You are 12 years old and you are in the local Family Video. Your grandmother is picking up a movie and she has no idea what it is yet, so you have time. There is a room with several hundred video games. You have a used Xbox 360, filled with the half-remembered save files of its previous owner, and a PS2 without a memory card. You pick a game called Dark Souls, for the Xbox 360, which your grandmother side-eyes, because while she doesn’t go to church, she does use angel cards to speak with Gabriel. You assuage her fears by reminding her that she really liked the movie Hobo with a Shotgun, so does she really have any room to talk?
You go home and load a mid-game save (thanks, previous Xbox owner) only to be killed by snakes and rolling boulders. You are in Sen’s Fortress and you are 12 and confused. The process repeats the next day with a new game.
This is what playing WarioWare: Get It Together! feels like. You are always 12 and you are always confused. If you can condense this sensation into a seven-second blast of stimuli, then you can imagine WarioWare: Get It Together!
The WarioWare series has quietly cemented itself as one of Nintendo’s oddest franchises, which is saying something for Nintendo, the company that got everyone to buy Brain Age like, a few times. WarioWare is built on microgames, sub-15-second video games with incredibly simple instructions, controls, and no tutorials. They are an onslaught for the senses, constantly presenting you with new objectives and ways of interacting with the game. Sometimes you’re drawing, sometimes you’re a little guy, sometimes you just mash a button. You never know what’s going to hit you next, which is why people love them.
WarioWare: Get It Together! plays with this formula significantly, while still being in conversation with the previous games. You are always some variant of little guy in WarioWare: Get It Together! You will never be a pencil or a pair of scissors, just a cute lil dude trying to get things done. This could, at first, feel limiting for a series built around giving you wild control schemes, but the game makes it work by giving you around two dozen tiny friends, each of whom control differently from one another. Additionally, a lot of microgames have a different layout depending on your character. If you try to escape a building as 18-Volt, a character who can throw discs but can’t walk, the level will be populated with rings for you to grab onto, which means it plays very differently than it would for Cricket, the kid who can jump.
Characters are definitely built to be better at some games than others, as certain control schemes become wildly unwieldy in a lot of scenarios. However, there is a joy to this unwieldiness. Being handed a character whose abilities are a bad fit for the microgame at hand leads to a lot of dumb fun. Trying to turn a windmill as a character who can’t stop jumping is awkward! And that awkwardness is the point. The WarioWare games are a love letter to the medium, indulging in all the silliness it has to offer.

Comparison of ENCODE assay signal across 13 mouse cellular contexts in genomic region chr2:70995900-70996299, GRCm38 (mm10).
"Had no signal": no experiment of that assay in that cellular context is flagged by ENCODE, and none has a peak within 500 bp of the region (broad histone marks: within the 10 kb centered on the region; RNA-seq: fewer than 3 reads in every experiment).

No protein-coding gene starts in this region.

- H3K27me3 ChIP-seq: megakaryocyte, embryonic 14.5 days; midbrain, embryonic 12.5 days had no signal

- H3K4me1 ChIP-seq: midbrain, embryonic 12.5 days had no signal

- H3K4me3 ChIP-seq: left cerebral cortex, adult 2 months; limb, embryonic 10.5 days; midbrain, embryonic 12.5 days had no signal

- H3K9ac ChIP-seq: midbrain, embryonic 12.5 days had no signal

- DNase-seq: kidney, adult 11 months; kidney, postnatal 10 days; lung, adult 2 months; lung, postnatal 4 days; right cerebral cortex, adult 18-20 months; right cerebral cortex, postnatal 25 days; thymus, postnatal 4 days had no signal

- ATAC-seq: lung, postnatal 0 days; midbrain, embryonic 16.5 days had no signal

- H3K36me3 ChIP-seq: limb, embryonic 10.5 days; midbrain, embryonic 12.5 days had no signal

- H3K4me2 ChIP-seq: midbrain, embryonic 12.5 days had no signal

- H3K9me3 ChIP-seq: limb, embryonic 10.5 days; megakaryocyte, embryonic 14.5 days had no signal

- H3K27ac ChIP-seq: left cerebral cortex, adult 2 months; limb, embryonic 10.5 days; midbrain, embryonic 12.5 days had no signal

The thing I love about Get It Together! in particular is that it models the experience of learning games for the first time. As someone who has been doing this for too long, most of gaming’s verbs are familiar to me. I know that right moves you right and left moves you left. I’ve built the muscle memory necessary to play first-person shooters on both mouse and keyboard and controller. I’ve developed enough game literacy that most mechanics are intuited and internalised almost instantly.
By applying a bunch of different control schemes to the same objectives, WarioWare: Get It Together! let’s me relive the joy of learning how to move in a video game. I don’t have to relearn how to play every new action RPG once I’ve developed the prerequisite skillset, once I’ve learned how to learn. WarioWare’s microgames barely give you time to figure out your objectives, let alone what you’re doing with your hands. However, you still develop that literacy over time, which is a great feeling!
I know how to move Ashley through a space, and how her abilities work. As I apply her skillset to more and more situations, I get better at understanding the design of both the games I’m using her for, and the character herself. Even when I don’t like how a particular character controls, the process of learning them is a fun exercise. And the variety allows me to better articulate what I like and why. I enjoy characters who can move in any direction. I enjoy characters with strange control schemes that allow them to do wacky stuff. I don’t like characters that auto-jump.
Playing WarioWare reminds me how, and why, I became a critic. It was by playing hundreds of games for two hours each, regardless of tone or genre. My grandmother, and her parallel love of movies, let me touch an entire Family Video’s worth of weird and messy art. My colleague John Walker recently asked if there’s any kind of video game I don’t play, and I told him no, there isn’t. Games I don’t like are still interesting, and still worth my time and energy.
WarioWare: Get It Together! is all of my messy love for this stupid art form distilled into one totally solid microgame collection that would make a great party game, and I am grateful for the few hours I have spent with it.